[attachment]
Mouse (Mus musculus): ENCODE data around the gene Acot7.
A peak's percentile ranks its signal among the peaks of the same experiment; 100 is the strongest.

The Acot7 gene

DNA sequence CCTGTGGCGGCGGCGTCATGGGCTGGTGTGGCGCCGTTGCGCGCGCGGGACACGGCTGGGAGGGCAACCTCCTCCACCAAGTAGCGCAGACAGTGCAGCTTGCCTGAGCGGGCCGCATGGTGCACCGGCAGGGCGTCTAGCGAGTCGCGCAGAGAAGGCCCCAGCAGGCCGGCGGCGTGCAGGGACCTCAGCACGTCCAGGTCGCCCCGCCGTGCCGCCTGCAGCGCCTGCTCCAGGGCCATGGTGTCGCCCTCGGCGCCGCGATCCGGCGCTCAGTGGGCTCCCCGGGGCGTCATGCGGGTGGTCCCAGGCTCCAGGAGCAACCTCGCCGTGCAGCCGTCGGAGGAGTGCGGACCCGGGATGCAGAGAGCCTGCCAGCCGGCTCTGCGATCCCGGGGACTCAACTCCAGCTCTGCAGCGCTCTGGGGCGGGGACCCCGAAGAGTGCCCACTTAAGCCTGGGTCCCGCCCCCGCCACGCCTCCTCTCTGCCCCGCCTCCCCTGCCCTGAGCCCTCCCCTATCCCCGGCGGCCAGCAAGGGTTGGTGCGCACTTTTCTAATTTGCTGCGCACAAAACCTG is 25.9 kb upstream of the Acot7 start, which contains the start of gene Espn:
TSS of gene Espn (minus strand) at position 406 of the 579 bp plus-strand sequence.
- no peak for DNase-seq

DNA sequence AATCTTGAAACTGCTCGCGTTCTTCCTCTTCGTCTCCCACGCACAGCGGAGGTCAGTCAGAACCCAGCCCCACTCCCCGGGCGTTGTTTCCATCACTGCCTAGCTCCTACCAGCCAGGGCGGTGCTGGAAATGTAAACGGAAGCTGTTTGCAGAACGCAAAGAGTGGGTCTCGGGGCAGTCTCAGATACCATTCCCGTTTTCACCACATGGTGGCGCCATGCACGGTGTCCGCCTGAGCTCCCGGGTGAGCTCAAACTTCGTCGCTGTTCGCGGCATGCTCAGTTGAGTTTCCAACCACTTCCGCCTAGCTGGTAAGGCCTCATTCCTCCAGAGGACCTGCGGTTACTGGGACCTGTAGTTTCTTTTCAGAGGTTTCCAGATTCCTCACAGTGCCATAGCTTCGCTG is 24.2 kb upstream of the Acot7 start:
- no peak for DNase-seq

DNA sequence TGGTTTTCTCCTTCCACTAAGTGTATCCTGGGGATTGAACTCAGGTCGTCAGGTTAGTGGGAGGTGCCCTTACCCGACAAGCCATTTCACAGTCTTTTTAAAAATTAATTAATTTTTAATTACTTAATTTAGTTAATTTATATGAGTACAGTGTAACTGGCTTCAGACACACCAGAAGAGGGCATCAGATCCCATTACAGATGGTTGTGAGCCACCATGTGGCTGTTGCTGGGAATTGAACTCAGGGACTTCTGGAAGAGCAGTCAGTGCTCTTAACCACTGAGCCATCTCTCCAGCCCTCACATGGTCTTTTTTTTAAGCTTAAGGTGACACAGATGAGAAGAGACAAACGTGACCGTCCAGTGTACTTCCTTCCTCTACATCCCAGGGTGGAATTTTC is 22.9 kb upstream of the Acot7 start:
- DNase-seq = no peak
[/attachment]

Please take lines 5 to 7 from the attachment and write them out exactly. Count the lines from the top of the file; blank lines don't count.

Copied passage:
TSS of gene Espn (minus strand) at position 406 of the 579 bp plus-strand sequence.
- no peak for DNase-seq

DNA sequence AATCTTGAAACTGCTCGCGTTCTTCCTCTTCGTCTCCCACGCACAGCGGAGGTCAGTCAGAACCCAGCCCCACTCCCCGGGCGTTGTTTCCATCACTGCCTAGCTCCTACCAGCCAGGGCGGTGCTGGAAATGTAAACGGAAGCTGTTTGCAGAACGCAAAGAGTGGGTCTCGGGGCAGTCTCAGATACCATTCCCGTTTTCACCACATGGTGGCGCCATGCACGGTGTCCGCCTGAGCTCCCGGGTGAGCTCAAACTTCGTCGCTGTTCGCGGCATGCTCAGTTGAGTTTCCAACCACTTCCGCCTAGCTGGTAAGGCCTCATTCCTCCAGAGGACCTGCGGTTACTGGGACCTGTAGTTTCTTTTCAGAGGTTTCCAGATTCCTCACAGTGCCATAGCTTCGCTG is 24.2 kb upstream of the Acot7 start: